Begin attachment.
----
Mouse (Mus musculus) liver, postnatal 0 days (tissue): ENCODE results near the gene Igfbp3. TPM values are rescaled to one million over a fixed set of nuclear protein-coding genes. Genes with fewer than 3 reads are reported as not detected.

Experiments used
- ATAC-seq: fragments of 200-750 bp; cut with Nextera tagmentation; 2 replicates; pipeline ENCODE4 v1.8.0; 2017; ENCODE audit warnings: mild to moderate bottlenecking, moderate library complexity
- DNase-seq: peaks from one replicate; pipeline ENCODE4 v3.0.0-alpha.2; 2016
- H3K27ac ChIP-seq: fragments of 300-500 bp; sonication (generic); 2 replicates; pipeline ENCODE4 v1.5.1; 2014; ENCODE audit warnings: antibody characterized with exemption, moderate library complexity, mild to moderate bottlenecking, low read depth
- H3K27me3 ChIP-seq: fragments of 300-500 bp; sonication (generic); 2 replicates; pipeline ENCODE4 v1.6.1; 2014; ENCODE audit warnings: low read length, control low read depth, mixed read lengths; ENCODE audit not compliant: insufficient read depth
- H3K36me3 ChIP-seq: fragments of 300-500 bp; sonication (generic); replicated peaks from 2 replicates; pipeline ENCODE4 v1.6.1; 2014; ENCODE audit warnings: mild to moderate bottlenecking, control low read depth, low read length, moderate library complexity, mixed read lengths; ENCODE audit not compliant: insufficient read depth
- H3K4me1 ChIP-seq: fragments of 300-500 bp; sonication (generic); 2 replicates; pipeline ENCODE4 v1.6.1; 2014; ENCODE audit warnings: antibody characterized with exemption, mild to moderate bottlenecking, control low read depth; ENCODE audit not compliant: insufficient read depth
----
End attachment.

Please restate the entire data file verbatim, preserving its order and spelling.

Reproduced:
Mouse (Mus musculus) liver, postnatal 0 days (tissue): ENCODE results near the gene Igfbp3. TPM values are rescaled to one million over a fixed set of nuclear protein-coding genes. Genes with fewer than 3 reads are reported as not detected.

Experiments used
- ATAC-seq: fragments of 200-750 bp; cut with Nextera tagmentation; 2 replicates; pipeline ENCODE4 v1.8.0; 2017; ENCODE audit warnings: mild to moderate bottlenecking, moderate library complexity
- DNase-seq: peaks from one replicate; pipeline ENCODE4 v3.0.0-alpha.2; 2016
- H3K27ac ChIP-seq: fragments of 300-500 bp; sonication (generic); 2 replicates; pipeline ENCODE4 v1.5.1; 2014; ENCODE audit warnings: antibody characterized with exemption, moderate library complexity, mild to moderate bottlenecking, low read depth
- H3K27me3 ChIP-seq: fragments of 300-500 bp; sonication (generic); 2 replicates; pipeline ENCODE4 v1.6.1; 2014; ENCODE audit warnings: low read length, control low read depth, mixed read lengths; ENCODE audit not compliant: insufficient read depth
- H3K36me3 ChIP-seq: fragments of 300-500 bp; sonication (generic); replicated peaks from 2 replicates; pipeline ENCODE4 v1.6.1; 2014; ENCODE audit warnings: mild to moderate bottlenecking, control low read depth, low read length, moderate library complexity, mixed read lengths; ENCODE audit not compliant: insufficient read depth
- H3K4me1 ChIP-seq: fragments of 300-500 bp; sonication (generic); 2 replicates; pipeline ENCODE4 v1.6.1; 2014; ENCODE audit warnings: antibody characterized with exemption, mild to moderate bottlenecking, control low read depth; ENCODE audit not compliant: insufficient read depth